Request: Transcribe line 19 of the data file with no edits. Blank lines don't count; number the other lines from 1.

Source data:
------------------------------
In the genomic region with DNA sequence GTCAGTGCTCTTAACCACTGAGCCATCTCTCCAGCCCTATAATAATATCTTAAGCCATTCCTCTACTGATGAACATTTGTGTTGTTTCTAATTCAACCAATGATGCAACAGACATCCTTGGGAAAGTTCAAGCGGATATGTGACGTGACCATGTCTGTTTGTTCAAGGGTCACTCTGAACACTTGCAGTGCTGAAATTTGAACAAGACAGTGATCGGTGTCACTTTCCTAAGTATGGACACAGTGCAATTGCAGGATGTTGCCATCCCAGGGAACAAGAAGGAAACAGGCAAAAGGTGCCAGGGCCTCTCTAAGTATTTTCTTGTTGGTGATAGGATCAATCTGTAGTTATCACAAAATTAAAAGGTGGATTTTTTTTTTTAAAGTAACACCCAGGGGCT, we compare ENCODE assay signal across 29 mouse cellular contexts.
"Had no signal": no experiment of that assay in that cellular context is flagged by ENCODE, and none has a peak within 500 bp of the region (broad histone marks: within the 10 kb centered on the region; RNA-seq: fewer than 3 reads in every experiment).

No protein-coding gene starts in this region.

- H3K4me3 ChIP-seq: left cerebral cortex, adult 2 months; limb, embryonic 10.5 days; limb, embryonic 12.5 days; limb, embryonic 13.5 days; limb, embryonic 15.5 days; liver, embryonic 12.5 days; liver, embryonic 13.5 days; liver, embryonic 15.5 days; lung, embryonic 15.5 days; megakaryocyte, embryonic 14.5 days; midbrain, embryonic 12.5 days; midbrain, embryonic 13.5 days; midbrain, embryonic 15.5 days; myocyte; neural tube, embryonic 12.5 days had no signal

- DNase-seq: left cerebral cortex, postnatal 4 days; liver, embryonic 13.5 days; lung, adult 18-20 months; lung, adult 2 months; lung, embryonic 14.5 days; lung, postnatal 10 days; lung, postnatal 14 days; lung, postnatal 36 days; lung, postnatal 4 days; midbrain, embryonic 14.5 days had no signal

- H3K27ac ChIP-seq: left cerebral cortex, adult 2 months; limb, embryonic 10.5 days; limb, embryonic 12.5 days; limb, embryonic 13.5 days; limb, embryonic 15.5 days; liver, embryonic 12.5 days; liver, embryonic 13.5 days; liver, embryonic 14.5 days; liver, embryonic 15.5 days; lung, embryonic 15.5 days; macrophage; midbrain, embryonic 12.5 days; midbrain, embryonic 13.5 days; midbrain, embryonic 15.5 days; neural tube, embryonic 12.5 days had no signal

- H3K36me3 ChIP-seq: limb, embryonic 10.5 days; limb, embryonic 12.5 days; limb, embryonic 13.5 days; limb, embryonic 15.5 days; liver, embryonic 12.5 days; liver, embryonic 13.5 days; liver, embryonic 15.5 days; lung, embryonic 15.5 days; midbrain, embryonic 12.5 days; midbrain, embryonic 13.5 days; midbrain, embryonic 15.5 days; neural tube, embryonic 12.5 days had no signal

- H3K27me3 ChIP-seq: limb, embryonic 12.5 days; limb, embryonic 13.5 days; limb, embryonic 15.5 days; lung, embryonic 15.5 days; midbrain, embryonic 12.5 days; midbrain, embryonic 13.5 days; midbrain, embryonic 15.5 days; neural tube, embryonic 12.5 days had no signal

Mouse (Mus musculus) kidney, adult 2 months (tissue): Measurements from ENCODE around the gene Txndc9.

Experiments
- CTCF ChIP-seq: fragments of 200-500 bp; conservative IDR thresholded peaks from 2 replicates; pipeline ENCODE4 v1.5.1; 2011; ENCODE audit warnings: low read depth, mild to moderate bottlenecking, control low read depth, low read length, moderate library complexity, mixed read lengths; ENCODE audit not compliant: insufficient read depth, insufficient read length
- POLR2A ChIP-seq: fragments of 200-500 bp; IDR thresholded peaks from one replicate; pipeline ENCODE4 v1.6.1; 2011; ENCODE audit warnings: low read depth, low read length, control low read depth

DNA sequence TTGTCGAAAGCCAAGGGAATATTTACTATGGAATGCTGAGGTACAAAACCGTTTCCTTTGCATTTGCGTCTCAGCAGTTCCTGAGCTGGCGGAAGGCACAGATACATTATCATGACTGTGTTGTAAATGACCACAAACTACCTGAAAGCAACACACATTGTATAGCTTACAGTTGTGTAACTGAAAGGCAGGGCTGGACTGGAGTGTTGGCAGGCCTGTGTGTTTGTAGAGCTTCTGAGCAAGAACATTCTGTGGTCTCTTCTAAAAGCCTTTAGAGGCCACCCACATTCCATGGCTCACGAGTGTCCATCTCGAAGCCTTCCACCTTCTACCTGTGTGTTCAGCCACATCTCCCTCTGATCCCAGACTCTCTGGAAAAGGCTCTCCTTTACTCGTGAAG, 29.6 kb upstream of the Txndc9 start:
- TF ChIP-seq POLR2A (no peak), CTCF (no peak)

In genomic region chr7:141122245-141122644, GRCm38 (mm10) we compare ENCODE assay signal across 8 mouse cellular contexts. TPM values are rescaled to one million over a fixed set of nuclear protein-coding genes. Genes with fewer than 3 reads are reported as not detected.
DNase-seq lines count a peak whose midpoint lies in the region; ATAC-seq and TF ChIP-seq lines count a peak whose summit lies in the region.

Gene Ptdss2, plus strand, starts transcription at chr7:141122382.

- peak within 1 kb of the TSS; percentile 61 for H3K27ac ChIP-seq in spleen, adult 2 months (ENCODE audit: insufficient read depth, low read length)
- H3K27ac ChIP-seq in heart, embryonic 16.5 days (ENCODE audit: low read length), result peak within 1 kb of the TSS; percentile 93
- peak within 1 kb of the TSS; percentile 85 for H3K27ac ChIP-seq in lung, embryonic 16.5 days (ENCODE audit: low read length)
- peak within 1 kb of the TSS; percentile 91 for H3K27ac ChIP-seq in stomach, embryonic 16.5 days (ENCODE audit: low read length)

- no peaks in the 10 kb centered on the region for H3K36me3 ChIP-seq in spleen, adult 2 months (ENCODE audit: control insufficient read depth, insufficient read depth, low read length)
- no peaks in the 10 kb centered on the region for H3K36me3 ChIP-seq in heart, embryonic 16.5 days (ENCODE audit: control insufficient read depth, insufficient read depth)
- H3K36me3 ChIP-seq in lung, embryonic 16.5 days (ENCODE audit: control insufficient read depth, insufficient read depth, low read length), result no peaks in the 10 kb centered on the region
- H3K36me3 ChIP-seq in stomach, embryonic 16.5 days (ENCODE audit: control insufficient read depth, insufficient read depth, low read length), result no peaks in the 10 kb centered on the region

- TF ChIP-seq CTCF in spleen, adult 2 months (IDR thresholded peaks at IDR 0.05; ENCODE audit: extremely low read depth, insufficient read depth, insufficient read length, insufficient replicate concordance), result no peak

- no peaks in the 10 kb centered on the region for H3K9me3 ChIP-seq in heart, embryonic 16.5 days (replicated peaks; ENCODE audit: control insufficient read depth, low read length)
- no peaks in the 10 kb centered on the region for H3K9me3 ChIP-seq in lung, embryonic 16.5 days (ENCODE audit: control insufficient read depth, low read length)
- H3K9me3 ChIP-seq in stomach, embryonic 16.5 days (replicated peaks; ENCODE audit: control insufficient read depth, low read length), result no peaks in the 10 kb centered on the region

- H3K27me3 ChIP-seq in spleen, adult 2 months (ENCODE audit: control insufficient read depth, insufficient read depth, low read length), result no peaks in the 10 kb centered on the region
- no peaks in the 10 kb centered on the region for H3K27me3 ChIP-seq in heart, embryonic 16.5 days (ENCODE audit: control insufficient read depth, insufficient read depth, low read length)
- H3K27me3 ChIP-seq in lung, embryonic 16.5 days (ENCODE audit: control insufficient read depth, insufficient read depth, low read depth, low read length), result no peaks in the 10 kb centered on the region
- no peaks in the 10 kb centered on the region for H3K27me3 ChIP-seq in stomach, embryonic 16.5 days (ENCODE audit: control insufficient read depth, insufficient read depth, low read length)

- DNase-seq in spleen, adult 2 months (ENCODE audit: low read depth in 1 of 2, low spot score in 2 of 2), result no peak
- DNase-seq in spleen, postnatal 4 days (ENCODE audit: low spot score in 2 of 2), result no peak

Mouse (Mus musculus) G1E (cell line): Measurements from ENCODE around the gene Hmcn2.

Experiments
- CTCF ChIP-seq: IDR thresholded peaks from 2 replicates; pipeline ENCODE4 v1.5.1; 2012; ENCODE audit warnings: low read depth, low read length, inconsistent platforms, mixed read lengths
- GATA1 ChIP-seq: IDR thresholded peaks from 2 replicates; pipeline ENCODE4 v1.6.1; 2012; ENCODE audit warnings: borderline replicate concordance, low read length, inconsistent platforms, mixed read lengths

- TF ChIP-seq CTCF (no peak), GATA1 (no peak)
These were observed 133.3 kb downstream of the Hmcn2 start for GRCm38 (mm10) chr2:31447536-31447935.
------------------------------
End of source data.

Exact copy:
- H3K27ac ChIP-seq in heart, embryonic 16.5 days (ENCODE audit: low read length), result peak within 1 kb of the TSS; percentile 93